Determining the resolution of the StarVR One [Nerd Talk]

I think your issue is just the low resolution spread over a very wide FOV. 1830x1464 per eye over 210 Degrees H is an incredibly low PPI. Almost exactly Oculus DK2.

It would be interesting to run some comparisons on resolution per inch vs. Index, Vive Pro, O+, 8KX etc… but this has to vastly limit the use cases for this device. My guess it’s vastly lower than anything else on the market even older headsets in that regard.

Yet, in terms of vertical resolution, that is almost the same as the Pimax 5k+ (1440v vs 1464v). So, intriguingly, the StarVR has a larger vertical FOV, or more pixels are discarded on that axis. Both at the same time would not surprise me.

From my spreadsheet work, I would guess the StarVR falls to the very bottom of a 40% total margin of error in estimating angular resolution based on vertical resolution and vertical FOV claims. And yes, that is very low resolution, close to a DK2.

Also, in hindsight, going back all the way to the DK2, it is amazing just how much of a difference there has been in optical clarity at each step from 1080v, 1200v, 1440v, 1600v, 2160v.

I think the importance of even small differences in linear angular resolution are greatly underappreciated by many.


Seems to be a calibration issue. At least it seems so after Sebastian got some file that I did not. Once I get those files I will know for sure


Not a lot calibration can do about such a low PPI. Might be able to correct various optical abnormalities though that occur from their Fresnel layering process.

Doubtful is a resolution matter. Before being resolution related, it would be an optics issue.

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They may have been forced to integrate a diffusion layer because spreading so few pixels over such a wide FOV would greatly exaggerate the gaps. I imagine it was very difficult to arrive at a happy medium.


This would be more or less what I have been thinking until Sebastian said that he got some files that neither me and John got that fixed the image calibration problem. I am still not sure if he is just blowing hot air or being truthful. I will wait until StarVR respond to my email about the matter about this calibration files


How do you calculate that? If I compare it to the Vive Pro:

  • Vive pro has 9.2M subpixels. However (roughly) 50% of that is ‘lost’ because it’s needed for binocular overlap. So that would leave 4.6M over 110 degrees FoV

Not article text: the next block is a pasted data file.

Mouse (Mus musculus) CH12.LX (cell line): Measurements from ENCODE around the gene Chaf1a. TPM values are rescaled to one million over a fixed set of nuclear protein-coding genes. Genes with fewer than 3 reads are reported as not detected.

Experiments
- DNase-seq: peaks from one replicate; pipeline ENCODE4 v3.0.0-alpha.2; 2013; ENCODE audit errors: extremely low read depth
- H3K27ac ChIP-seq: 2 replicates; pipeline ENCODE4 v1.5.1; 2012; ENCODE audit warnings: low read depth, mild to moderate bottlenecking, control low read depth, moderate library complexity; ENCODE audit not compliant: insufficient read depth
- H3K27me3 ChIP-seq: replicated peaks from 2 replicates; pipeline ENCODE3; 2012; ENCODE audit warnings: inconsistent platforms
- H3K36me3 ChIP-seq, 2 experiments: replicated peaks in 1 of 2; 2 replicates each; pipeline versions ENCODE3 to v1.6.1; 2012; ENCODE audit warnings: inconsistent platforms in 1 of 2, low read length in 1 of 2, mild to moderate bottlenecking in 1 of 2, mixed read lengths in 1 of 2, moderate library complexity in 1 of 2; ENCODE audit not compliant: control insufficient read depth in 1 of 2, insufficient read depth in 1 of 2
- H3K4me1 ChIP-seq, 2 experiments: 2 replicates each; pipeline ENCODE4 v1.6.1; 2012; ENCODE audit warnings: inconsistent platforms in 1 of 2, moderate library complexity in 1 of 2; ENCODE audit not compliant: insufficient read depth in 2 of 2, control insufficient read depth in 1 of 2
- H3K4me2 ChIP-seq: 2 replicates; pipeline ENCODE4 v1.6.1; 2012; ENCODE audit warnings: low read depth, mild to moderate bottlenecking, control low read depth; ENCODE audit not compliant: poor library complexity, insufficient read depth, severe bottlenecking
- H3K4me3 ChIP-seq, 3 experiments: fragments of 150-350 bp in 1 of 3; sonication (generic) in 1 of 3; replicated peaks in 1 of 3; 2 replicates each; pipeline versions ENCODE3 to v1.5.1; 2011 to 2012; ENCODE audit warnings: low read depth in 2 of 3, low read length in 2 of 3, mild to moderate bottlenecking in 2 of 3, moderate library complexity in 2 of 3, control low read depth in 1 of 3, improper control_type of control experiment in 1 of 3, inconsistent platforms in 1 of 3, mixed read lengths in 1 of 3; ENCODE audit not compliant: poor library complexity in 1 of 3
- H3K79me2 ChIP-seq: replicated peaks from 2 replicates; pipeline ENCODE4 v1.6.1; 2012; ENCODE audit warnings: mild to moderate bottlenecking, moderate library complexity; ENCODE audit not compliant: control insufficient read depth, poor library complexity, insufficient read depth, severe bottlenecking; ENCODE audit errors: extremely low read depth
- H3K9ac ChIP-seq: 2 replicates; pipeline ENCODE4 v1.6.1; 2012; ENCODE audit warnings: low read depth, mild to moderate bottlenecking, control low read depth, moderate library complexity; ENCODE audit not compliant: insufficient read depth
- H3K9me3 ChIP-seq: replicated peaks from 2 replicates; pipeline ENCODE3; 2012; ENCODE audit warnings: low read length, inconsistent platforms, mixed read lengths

• StarVR has 16.1M subpixels. Only (roughly) 25% is ‘lost’ due binocular overlap so 12.1M is left for 210 degrees FoV

So it could offer a more detailed experience than the Vive Pro in my opinion.

This is based on a few assumptions, such that the Vive Pro binocular overlap is almost the whole FoV. It might be a bit less. Also they actually might have improved the binocular overlap for the starVR, so it might be a bit more than 25% that’s lost. Either way, I think it might be pretty close to a Vive Pro. Which would not be bad at all.

The biggest downside for the Vive Pro for me personally is not the resolution, but the SDE. However the StarVR has custom designed panels that are optimized in order to have a very high fill factor. So the SDE should be much better than the Vive Pro.

Also @mixedrealityTV said that the resolution seems to be close to the Vive Pro. So from the math above, I guess that makes sense


Wow those are some bad calculations and just wrong information.

First here is the famous Doc-OK’s 2019 paper on Vive Pro overlap:
Quantitative Comparison of VR Headset Fields of View | (includes extremely detailed measurements using special equipment)
FYI it’s ~82%. If StarVR is anywhere near that their PPD is just 8.71. 8.71! (a pimax 5k+ is 21.33 for reference and the 8kX is roughly 37).
The human eye average overlap is just ~59%.

The calcs are on Wikipedia here: List of virtual reality headsets - Wikipedia
(they also calc the StarVR to be 8.71 PPD)

I remember reading somewhere the StarVR being 16 ppd.

I’d love to see how you arrive at those numbers.


These calculations for PPDs are wrong. I am pretty sure that Pimax 5k+ is ~ 14 PPD ( OG Vive and Oculus have been measured by doc-ok differently too (The Display Resolution of Head-mounted Displays, Revisited |, Vive ~ 11.5 PPD, Rift ~ 13.5 PPD). I would not use the arbitrary numbers someone put there, without verification.

PimaxUSA Are you using PPD on a Pimax headset set to large FOV that Pimax recommends to owners they don’t use vs StarVR where the Large FOV is the FOV people will actually use?

It’s like arguing my car has 1000bhp but only two wheels v your car with half the BHP but 4 wheels you can actually drive.

Index doesn’t have the highest resolution or the widest FOV but combined gives you the best user experience at an affordable price.

Who will be first - Pimax and perfect lenses or StarVR with higher resolution screens?